Tom Forcade and the Agents of Chaos

Sean Howe has written the book that pulls together all the major headline and backstage stories of the Vietnam-era antiwar movement and ties them together around the mysterious figure of Tom Forcade.

His Agents of Chaos: Thomas King Forcade, High Times, and the Paranoid End of the 1970s will certainly be considered one of the classic new sixties’ histories along with Judy Gumbo’s Yippie Girl: Exploits in Protest and Defeating the FBI, which came out in 2022.

Tom Forcade: Man of Many Moods

Tom Forcade was the mysterious, unsung former publisher of Underground Press Syndicate, the first nationwide network of underground papers from the Vietnam era. The underground press was the antiwar, independent, dissident press. He was the first underground press editor to obtain press credentials. He was a major drug dealer and founder of High Times magazine.

As Howe notes, he was “by 1975 at the intersection of multiple groups—radicals, journalists, and drug dealers—that were in the crosshairs of the government.”

According to people who knew him, he was a genius but totally nuts.

He was funny but vicious.

A lunatic and a visionary.

Narcissist and romantic.

Crazy, irrational, and self-contradictory.

“A dark cloud.”

And paranoid. Everyone agreed on that. A psychological report diagnosed him as having “Schizophrenia, Paranoid Type.”

Was he a CIA agent? No one was sure. Miami’s local underground paper, Daily Planet, observed that “Tom Forcade, depending on who you talk to, is either the grooviest revolutionary to come down the pike or a contemptible subversive who is wrecking the movement and is probably a police provocateur.”

Even Jack Anderson, the legendary investigative journalist and syndicated columnist, could only surmise that he was “a weird character with a black sense of humor” and an inclination to take Republican money if tempted.

Yippie Splits into Two Factions

My life intersected with his for one blinding flash of time, with the Yippies and Zippies in Madison, Wisconsin, and Miami Beach, Florida, during the Summer of 1972. It was the most surreal period of my almost three-quarters of a century of life.

The Yippies, who four years before had become myths in the minds of young Americans, were now embroiled in a bitter feud among leaders. The primary cause of the feud was disagreement with the amount of proceeds owed by Yippie co-founder Abbie Hoffman to Tom for sales of Abbie’s Steal This Book.

The disagreement had caused Yippie to split into two factions. The one led by Abbie and his Yippie co-founder Jerry Rubin represented the first-generation Yippies and their followers, including those who fought in Chicago 1968. The one led by Forcade represented the second-generation Yippies, those who had been too young for Chicago 1968 and were now ready to serve their country in Miami Beach 1972.

Tom had created the group as an alternative to the Yippies, claiming they needed to get out from under the shadow of Abbie and Jerry. He called them Zippies, “to put the zip back into Yip.”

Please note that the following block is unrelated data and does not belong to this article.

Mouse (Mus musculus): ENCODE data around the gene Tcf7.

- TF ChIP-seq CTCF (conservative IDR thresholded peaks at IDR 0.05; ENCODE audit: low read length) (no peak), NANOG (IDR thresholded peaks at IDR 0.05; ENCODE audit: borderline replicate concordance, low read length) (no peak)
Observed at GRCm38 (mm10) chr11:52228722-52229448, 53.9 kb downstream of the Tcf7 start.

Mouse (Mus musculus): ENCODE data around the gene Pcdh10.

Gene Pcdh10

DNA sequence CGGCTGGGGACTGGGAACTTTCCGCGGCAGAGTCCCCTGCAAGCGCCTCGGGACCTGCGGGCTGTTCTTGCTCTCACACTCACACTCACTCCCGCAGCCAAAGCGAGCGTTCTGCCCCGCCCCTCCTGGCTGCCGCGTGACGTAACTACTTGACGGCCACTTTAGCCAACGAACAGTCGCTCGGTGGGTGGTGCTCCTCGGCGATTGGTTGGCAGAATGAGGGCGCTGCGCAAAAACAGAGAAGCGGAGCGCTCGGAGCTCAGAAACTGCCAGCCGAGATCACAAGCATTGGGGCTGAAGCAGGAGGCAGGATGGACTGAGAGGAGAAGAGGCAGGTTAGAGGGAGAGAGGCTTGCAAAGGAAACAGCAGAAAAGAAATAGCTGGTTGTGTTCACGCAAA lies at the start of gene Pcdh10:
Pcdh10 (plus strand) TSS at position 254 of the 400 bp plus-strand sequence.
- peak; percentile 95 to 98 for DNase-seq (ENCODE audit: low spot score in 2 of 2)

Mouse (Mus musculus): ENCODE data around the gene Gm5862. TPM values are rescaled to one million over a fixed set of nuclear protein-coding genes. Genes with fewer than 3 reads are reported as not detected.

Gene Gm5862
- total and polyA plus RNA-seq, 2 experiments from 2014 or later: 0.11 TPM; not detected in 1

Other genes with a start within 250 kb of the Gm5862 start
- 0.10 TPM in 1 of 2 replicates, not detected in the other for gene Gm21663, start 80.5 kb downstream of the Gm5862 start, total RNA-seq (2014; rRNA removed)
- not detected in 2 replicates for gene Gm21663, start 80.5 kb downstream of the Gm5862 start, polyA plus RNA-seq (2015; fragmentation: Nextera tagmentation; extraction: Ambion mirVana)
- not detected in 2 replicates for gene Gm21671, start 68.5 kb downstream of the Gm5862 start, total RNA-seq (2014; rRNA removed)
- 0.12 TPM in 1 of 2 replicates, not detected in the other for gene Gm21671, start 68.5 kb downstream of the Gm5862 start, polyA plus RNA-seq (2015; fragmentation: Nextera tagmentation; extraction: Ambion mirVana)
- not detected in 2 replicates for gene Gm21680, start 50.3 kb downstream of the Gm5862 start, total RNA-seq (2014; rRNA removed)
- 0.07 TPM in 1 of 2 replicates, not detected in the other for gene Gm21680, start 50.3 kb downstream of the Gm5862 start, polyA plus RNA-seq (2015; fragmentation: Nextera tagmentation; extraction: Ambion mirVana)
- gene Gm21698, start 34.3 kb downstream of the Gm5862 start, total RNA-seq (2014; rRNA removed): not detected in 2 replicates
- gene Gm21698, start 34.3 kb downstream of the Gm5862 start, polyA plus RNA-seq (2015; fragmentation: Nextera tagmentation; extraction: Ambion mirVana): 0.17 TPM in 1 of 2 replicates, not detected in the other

The young protestors who came down to Miami Beach that summer, including me, for the most part had no idea there had been a split at the top of Yippie Central and didn’t care. At the campsite, Yippies and Zippies organized together, got high together, slept together, and just wanted to stop the war.

I Become Part of the Story

I became part of the story in May of 1972 when I broke up with a woman in Lansing (I know it’s a cliché but that’s what happened; stick with me), confronted my depression by hitchhiking into Madison to visit a friend, discovered the students had gone home for the summer, and was left not knowing anyone else in town.

Thanks to the local counterculture’s Crash Pad File of volunteer hosts, I found a place to crash with a writer on Madison’s underground newspaper, Take Over, who was also active with Madison YIP (Youth International Party).

The day after I arrived, Yippie Dana Beal was released from Dane County Jail where he had done nearly a year for marijuana possession. The next day, he hitchhiked into Madison with a pound of weed for the upcoming Smoke-In. I met him the next day.

We clicked immediately. We were both hyperactive, gifted political organizers, and—the clincher—from Lansing. Our friendship was destined. As we say in Yiddish, it was b’shert, meant to be. He was a few years older than me and a longer-time youth radical than I was so he saw me as a young him; in my mind, I was Robin to his Batman. To others, I was Dana’s friend and was immediately accepted into the inner circle of the Madison YIP community.

Dana Beal: Not Recognized in His Own Time

Dana has never received the recognition that is due to him. He would be a household name today, like Abbie and Jerry, if, during the Chicago riots, he hadn’t been in jail for another of his many drug busts.